A muted Mahmoud at UNGA
Iranian President Mahmoud Ahmadinejad, speaking in his eighth (and perhaps final) address to the U.N. General Assembly, denounced the "uncivilized Zionists’" military threats against Tehran and attacked Western leaders of the "oppressive international order" as handmaidens of the devil. Standard fare, then, from Ahmadinejad — and, if not for Israel and the United States, something ...
Iranian President Mahmoud Ahmadinejad, speaking in his eighth (and perhaps final) address to the U.N. General Assembly, denounced the "uncivilized Zionists'" military threats against Tehran and attacked Western leaders of the "oppressive international order" as handmaidens of the devil. Standard fare, then, from Ahmadinejad -- and, if not for Israel and the United States, something that the international press pool looks forward to with a measure of barely concealed glee.
Iranian President Mahmoud Ahmadinejad, speaking in his eighth (and perhaps final) address to the U.N. General Assembly, denounced the "uncivilized Zionists’" military threats against Tehran and attacked Western leaders of the "oppressive international order" as handmaidens of the devil. Standard fare, then, from Ahmadinejad — and, if not for Israel and the United States, something that the international press pool looks forward to with a measure of barely concealed glee.
But, in some ways, the Iranian president delivered a less provocative and less notable speech than in his previous addresses to the U.N. body, marking a muted farewell from the world stage. Several European delegations, who were represented by low-ranking diplomats, sat through the lengthy speech, a contrast to their customary walk-outs of past Iranian General Assembly addresses. He’s still a firebrand, but one that is moving further from the center of power at home in Iran. Real power in Iran revolves around the country’s Supreme Leader, the Ayatollah Ali Khamenei, who has increasingly pushed the president to the sidelines.
The Iranian leader’s U.N. visit comes at a time of heightened nuclear tension between Israel, which has warned that Tehran is close to becoming a nuclear weapons power, and Iran, which insists its nuclear program is peaceful. Israeli Prime Minister Benjamin Netanyahu, who is scheduled to address the U.N. General Assembly tomorrow, has urged President Barack Obama to take a more confrontational stance against Iran, and to clarify a set of "red lines" which would trigger a military response to Iran’s nuclear developments.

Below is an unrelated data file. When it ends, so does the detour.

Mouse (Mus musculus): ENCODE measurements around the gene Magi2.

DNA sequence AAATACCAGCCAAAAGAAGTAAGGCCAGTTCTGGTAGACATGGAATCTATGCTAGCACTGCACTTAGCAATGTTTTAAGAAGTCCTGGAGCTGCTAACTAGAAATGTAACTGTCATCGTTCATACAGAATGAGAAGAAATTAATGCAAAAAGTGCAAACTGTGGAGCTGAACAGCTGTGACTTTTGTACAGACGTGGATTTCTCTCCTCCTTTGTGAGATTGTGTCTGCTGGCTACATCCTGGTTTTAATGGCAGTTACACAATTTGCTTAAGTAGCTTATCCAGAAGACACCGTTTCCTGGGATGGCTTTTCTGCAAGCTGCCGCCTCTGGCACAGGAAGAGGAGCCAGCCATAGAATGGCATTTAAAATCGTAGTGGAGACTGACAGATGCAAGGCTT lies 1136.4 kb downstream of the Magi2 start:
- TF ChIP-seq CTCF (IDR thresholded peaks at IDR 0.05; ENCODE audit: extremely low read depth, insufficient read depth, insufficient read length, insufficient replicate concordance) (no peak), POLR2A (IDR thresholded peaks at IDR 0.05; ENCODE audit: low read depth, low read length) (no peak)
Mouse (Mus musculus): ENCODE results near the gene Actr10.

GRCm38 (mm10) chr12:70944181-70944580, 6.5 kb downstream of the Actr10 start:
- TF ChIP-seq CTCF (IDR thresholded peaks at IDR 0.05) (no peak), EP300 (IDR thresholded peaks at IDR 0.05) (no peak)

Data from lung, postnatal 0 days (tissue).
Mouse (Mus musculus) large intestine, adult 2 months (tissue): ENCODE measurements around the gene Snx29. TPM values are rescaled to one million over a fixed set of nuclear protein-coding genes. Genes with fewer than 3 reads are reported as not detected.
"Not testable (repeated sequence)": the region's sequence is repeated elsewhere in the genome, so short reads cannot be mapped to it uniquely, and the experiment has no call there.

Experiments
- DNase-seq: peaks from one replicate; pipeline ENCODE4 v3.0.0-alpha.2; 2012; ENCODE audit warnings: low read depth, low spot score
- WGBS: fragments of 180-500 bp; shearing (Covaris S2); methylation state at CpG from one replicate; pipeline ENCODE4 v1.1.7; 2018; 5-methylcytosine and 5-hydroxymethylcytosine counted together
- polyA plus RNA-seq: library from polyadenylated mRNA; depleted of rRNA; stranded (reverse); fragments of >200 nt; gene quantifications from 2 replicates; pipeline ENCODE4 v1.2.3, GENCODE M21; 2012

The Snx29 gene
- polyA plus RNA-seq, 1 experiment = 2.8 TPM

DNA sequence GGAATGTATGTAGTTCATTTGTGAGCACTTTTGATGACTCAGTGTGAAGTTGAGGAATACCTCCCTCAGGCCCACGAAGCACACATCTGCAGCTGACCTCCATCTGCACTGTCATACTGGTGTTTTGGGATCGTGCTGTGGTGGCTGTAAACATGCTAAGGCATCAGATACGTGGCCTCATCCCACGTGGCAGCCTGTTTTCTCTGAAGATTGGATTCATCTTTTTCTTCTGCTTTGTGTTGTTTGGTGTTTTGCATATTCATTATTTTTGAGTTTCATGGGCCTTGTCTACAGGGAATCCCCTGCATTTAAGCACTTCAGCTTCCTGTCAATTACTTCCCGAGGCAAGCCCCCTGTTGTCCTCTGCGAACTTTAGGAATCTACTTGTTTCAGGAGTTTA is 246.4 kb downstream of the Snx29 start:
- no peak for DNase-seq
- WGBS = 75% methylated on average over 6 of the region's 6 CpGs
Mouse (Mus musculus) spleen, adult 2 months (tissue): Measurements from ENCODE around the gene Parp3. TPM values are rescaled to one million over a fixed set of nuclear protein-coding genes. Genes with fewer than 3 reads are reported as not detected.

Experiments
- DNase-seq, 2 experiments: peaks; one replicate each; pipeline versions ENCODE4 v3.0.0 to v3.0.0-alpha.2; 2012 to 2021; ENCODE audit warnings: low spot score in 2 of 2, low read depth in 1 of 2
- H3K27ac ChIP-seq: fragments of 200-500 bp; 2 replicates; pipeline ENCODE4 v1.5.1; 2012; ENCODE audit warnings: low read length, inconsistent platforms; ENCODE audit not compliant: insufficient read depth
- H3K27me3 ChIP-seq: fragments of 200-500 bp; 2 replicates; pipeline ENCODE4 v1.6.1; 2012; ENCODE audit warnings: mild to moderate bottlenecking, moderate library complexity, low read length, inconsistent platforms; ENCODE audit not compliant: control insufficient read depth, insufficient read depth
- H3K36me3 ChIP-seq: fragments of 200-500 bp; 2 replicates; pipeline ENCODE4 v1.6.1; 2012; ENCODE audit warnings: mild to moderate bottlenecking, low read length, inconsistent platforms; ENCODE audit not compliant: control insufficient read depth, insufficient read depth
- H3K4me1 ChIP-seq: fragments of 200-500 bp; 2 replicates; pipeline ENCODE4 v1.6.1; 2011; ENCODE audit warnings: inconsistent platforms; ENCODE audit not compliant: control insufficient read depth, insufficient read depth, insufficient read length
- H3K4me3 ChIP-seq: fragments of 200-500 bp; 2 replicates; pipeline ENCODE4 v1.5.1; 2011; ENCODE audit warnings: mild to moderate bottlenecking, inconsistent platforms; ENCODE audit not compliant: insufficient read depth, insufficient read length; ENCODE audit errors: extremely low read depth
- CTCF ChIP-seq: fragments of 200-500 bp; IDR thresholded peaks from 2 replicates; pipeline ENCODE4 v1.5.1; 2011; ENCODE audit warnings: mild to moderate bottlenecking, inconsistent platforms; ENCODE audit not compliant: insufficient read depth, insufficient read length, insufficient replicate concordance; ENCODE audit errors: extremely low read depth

But in a speech that drew heavily on religion and history, Ahmadinejad devoted little attention to the nuclear clash, using his speech to advance Tehran’s case for a greater say in world affairs as the new leader of the Non-Aligned Movement (NAM), where it is serving a three-year term as chair. The NAM was established at the height of the Cold War to provide a forum for developing countries to pursue their interest outside the orbit of the superpower rivalry, but its influence and relevance has declined in the post-Cold War era.
"There is no doubt that the world is in need of a new world order and a fresh way of thinking," he said. "The current abysmal situation in the world and the bitter incidents of history are due mainly to the wrong management of the world and the self-proclaimed centers of power who have entrusted themselves to the Devil," he said.
Shortly before the speech, the United States said that it would boycott the meeting because Ahmadinejad had selected the Jewish holy day of Yom Kippur on which to deliver his speech. Israeli diplomats, who do not work on Yom Kippur and who walked out of an earlier U.N. meeting on the rule of law to protest Iran’s presence, also did not attend.
"Over the past couple of days, we’ve seen Mr. Ahmadinejad once again use his trip to the U.N. not to address the legitimate aspirations of the Iranian people but to instead spout paranoid theories and repulsive slurs against Israel," said Erin Pelton, the spokeswoman for the U.S. mission to the United Nations. "It’s particularly unfortunate that Mr. Ahmadinejad will have the platform of the UNGA on Yom Kippur, which is why the United States decided not to attend."
In his address, Ahmadinejad returned to a familiar theme — the excesses of American power in the world — but did so without specifically naming the United States, denouncing big power domination of the U.N. Security Council, "unilateralism, application of double standards, and impositions of wars, instability, and occupations to ensure economic interests."
Ahmadinejad made passing reference to some of his more controversial past statements — recalling his previous proposal to conduct a fact-finding mission to investigate who was responsible for the 9/11 terror attacks — and criticizing the United States for "killing and throwing the culprit into the sea without trial."
The Iranian presidents’ critics were out in full force.
"President Ahmadinejad’s mix of attacks against ‘Zionists’ and ‘hegemonic’ powers for their rights abuses fails to distract from Iran’s own appalling rights record," said Philippe Bolopion, U.N. representative for Human Rights Watch. "His celebration of ‘woman’s sublime role and personality’ is nothing short of an insult for the millions of Iranian women who face severe restrictions including new limits this month on their right to pursue certain university subjects of study. Equally perplexing is President Ahmadinejad’s enthusiastic celebration of the ‘spring of all the justice-seekers’ in light of his government’s support for the Syrian government’s bloody crackdown."
Follow me on Twitter @columlynch
Colum Lynch was a staff writer at Foreign Policy between 2010 and 2022. Twitter: @columlynch
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